iPad 3 cleared for sale in China, despite trademark dispute

iPad 3 cleared for sale in China, despite trademark dispute

Summary: Apple's Wi-Fi iPad 3 model has passed certification in China, and is clear for sale, despite the ongoing trademark dispute between Apple and Proview.

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The China Quality Certification Center has approved the Wi-Fi iPad 3 for sale in China, and it could go on sale as soon as next month.

The device was granted its compulsory certification, which must be given to any product going on sale in China.

There is no determined release date for the new iPad yet, although there have been reports of large numbers of the tablet being smuggled into the country from the U.S. and Hong Kong.

Despite the iPad clearing certification, Apple is still involved in a trademark dispute with Proview in China.

Proview, who originally registered the 'IPAD' trademark in China, won a case against Apple in 2010. The Shenzen court sided with the Chinese company over the ownership of the trademark, but Apple have since appealed the decision.

The final verdict for the Shenzen case is still pending, but if the court decides in Apple's favour then several other legal actions against them could be turned around.

At present, sales of iPad tablets have been affected by the case, with Proview requesting local authorities seize tablets from shelves, and calling for the suspension of sales. If the dispute remains unresolved, or the court sides with Proview once again, it could undermine the launch of the new iPad.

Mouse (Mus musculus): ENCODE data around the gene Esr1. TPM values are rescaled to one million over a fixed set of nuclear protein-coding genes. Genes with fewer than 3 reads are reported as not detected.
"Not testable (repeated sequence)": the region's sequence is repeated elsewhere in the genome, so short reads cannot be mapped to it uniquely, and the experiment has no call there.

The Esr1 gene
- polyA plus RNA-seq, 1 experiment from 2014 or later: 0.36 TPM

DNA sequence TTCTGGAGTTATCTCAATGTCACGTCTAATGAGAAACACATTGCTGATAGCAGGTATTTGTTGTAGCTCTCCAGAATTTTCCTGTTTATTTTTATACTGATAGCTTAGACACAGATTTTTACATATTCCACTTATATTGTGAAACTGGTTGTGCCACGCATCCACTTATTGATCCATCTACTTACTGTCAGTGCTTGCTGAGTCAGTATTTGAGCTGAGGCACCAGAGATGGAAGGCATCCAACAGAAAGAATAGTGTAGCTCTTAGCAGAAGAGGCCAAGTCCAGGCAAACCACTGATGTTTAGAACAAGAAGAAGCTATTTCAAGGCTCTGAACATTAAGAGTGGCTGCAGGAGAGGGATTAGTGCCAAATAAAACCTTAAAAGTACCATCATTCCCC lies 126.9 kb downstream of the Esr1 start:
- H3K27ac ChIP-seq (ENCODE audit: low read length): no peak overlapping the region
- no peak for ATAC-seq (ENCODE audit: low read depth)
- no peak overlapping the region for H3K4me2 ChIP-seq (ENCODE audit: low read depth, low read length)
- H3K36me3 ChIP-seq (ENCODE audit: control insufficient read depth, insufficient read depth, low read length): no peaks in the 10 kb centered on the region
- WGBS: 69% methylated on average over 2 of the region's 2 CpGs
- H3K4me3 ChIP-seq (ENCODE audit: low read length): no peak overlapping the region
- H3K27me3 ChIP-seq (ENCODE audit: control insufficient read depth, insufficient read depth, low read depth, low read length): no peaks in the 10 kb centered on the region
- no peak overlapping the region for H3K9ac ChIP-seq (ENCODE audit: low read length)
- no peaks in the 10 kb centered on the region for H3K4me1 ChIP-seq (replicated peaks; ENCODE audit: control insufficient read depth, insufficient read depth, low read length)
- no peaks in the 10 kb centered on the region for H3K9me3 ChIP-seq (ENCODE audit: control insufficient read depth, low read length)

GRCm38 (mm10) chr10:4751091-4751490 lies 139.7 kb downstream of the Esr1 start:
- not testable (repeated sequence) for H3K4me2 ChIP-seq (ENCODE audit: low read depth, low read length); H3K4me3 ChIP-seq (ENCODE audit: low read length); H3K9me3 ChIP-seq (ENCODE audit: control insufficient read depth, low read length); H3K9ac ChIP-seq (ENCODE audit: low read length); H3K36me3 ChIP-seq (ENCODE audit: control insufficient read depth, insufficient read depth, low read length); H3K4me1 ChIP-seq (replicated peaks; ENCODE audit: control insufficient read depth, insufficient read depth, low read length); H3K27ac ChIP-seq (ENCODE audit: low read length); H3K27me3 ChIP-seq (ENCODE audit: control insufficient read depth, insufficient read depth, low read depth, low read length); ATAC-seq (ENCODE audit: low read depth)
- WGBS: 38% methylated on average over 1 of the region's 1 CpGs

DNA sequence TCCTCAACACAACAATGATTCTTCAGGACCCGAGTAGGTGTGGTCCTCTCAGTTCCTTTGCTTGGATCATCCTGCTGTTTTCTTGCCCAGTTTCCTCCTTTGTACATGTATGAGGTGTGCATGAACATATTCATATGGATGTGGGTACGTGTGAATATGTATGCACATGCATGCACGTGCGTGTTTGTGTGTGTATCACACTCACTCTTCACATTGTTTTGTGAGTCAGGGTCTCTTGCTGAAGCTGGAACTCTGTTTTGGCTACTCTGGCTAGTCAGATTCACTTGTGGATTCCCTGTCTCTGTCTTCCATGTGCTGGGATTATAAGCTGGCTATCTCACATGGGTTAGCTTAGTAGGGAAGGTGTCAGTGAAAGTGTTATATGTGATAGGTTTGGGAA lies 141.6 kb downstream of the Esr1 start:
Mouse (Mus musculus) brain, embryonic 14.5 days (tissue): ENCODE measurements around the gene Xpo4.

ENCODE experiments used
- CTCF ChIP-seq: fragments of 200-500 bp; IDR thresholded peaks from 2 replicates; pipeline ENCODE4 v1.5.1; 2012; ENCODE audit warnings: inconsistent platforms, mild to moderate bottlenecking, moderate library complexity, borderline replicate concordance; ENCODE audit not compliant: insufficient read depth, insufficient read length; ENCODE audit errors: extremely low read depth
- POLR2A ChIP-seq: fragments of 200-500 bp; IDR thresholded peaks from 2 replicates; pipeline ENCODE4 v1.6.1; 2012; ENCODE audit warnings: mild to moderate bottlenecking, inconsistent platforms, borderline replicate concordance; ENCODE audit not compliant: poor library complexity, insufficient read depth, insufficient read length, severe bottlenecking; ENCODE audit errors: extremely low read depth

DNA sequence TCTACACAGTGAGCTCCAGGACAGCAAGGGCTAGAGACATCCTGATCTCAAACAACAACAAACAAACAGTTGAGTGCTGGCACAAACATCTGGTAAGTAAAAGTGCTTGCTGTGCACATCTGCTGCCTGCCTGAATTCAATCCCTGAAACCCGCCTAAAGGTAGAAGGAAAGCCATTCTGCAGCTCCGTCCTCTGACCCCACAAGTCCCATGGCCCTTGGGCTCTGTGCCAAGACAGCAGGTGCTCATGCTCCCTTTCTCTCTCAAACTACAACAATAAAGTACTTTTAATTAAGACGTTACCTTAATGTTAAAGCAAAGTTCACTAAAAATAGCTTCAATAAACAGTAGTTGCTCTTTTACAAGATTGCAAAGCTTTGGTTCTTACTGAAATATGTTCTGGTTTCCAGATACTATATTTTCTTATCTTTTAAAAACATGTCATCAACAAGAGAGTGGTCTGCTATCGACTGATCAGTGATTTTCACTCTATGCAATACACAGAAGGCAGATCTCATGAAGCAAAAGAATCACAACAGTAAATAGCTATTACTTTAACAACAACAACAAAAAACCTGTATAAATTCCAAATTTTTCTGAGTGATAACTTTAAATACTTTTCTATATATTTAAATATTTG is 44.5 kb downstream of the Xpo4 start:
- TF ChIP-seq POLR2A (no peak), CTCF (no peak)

Further approvals will need to be made for the 4G capable model of the new iPad to go on sale.

Apple's chief executive Tim Cook has been spotted in China, and has been speaking to government officials, according to an Apple spokesperson.

Although the details are still not clear as to exactly who Cook has been meeting with, and what those meetings pertain to, many have suggested that Apple is looking to open more dedicated stores in China.

"China is very important to us," said the spokeswoman, "and we look forward to even greater investment and growth there."

Image credit: Flickr.

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Topics: Mobility, iPad, Networking, China, Wi-Fi

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6 comments
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  • iPad 3

    Looks like the iPad 3 and iBackFlip are both available in china now! Woo! Hoo!
    wizardcomrc
  • Quite strange title; disputes have nothing to do with clearance until court

    ... has decision.
    DDERSSS
  • Does a Proview IPAD even exist in China?

    Is Proview even selling their own IPAD in China right now? Did they even register a Chinese-language trademark for their IPAD??

    What revenue losses are they claiming in court???

    When registering my music compositions, the first thing my mentor told me is, "If you find someone else selling your tune under his/her name, DON'T call your lawyer right away. WAIT till a year's worth of sales have been made by the copyright infringer, THEN sue."

    If Proview's sueing Apple before sales begin, then there's something else going on here that no one's talking about yet.
    tlei123
  • Call it cPad!

    Here's a marketing idea to turn this trademark problem into an advantage...